Winner: 2022 Dalton Division Horizon Prize
For a multidisciplinary approach blending chemistry, engineering and maths towards blue and white copper(I) complex light-emitting electrochemical cells.
A team of scientists from across Europe have devised a multidisciplinary approach blending chemistry, engineering and maths to create blue and white copper (l) complex light-emitting electrochemical cells.
Light-emitting electrochemical cells (LECs) are devices that generate light from an electric current through a phenomenon known as electroluminescence. LECs have a variety of applications and have the potential to undercut organic LEDs by an order of magnitude in cost.Read more
LECs using copper complexes were first created in 2005, and have been of significant interest because copper is a more sustainable alternative to commonly used iridium. However, until now, copper-based LECs emitting blue and white light have been elusive. The Cu-Lighting team successfully synthesised new copper (I) complexes to solve this problem.
The work will impact the materials design industry (inorganic chemistry and materials science) as well as thin-film lighting devices (optoelectronics) and will bring them forward towards soft-lighting applications including in decoration, labelling and medicine.
The teamSee full team
Claudia Barolo, Professor, University of Torino
Luca M. Cavinato, PhD student, Technical University of Munich
Ruben D. Costa, Professor, Technical University of Munich
Florent Di Meo, Postdoctoral Researcher, Université de Limoges
Margaux Elie, PhD student, Normandie Univ.
Julio Fernandez-Cestau, Senior Researcher, Technical University of Munich
Elisa Fresta, Postdoctoral Researcher, Technical University of Munich
Sylvain Gaillard, Associate Professor, Normandie Univ.
Claudio Garino, Associate Professor, University of Torino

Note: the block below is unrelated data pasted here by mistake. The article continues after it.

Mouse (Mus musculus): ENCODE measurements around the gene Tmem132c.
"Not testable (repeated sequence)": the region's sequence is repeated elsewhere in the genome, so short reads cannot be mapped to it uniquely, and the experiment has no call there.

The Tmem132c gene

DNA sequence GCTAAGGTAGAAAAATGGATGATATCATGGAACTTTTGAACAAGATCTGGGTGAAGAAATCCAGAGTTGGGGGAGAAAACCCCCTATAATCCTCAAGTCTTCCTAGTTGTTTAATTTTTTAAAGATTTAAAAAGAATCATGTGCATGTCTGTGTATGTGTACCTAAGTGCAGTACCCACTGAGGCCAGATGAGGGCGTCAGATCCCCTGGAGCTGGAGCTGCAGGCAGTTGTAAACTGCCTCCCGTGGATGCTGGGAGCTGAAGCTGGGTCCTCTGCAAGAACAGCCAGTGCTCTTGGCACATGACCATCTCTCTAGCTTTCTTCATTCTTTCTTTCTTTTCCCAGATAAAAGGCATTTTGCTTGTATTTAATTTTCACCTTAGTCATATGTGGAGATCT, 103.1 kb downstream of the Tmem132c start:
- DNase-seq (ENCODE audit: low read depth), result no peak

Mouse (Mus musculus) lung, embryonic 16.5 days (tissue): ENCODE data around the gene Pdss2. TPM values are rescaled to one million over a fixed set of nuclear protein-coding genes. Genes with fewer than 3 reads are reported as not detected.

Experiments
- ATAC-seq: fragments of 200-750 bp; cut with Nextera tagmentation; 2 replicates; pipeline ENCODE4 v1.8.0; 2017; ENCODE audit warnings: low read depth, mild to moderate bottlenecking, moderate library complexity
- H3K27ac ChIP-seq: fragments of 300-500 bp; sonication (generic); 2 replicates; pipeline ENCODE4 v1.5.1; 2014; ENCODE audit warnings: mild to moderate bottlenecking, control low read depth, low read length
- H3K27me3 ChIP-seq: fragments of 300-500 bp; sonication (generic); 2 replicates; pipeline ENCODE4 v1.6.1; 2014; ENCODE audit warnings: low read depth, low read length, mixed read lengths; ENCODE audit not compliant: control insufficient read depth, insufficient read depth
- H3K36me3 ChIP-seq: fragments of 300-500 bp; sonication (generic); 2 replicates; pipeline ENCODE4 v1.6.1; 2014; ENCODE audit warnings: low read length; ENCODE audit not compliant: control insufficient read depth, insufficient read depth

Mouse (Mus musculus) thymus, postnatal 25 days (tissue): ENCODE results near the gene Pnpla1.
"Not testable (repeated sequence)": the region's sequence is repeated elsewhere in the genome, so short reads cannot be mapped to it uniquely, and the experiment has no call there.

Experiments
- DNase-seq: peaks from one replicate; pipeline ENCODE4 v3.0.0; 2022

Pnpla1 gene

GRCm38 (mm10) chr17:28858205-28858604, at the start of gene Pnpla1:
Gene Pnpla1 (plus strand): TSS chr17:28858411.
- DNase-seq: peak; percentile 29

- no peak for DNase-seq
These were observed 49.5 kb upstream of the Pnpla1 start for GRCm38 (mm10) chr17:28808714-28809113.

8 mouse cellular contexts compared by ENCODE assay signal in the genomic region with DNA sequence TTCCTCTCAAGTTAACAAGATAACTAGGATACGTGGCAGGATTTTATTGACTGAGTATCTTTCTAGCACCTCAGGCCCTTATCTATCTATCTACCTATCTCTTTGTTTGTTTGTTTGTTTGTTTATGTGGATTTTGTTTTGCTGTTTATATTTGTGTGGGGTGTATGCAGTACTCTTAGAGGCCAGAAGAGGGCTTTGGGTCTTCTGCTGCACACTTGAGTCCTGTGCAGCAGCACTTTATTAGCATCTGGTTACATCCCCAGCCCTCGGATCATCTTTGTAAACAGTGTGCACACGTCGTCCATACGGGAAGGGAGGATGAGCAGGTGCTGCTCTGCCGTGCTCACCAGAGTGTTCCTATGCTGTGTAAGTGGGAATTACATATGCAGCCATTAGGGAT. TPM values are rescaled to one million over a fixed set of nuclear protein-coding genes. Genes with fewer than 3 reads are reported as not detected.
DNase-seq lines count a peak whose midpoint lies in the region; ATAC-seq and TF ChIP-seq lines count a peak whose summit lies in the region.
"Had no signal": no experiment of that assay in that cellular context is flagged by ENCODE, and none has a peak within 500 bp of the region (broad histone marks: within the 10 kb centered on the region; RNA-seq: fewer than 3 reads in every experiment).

Matthieu Hamel, Senior Researcher, Université Paris Saclay
Mathieu Linares, Associate Professor, Linköping University
Jean-François Lohier, Analytical Engineer, Normandie Univ.
Karsten Meyer, Professor, Friedrich-Alexander-Universität
Matthias E. Miehlich, PhD student, Friedrich-Alexander-Universität
Robert Pansu, Senior Researcher, Université Paris Saclay
Alexander Pöthig, Senior Researcher, Technical University of Munich
Jean-Luc Renaud, Professor, Normandie Univ.
Fabien Sguerra, Postdoctoral Researcher, Université Paris Saclay
Michael D. Weber, PhD student, Friedrich-Alexander-Universität
Sarah Wölfl, BSc student, Technical University of Munich
What was your role within the team?
Ruben Costa: Leading the research group on synthesis, photophysics and device fabrication.
Luca Cavinato: I am a PhD Student under the supervision of Prof. Costa. In general, my project is about the development of sustainable lighting sources. I am mainly focussing on novel electrodes, emitters and electrolytes for light-emitting electrochemical cells.
Sylvain Gaillard: My role was to lead the structural design of the copper complexes, precisely, to modulate the photophysical properties, i.e. color and brightness.
Mathieu Linares: My role was to lead the computational investigation of the metallic complexes. Precisely to understand the nature of the electronic transitions at play and to guide the design of more efficient metallic complexes.
What were the biggest challenges in this project?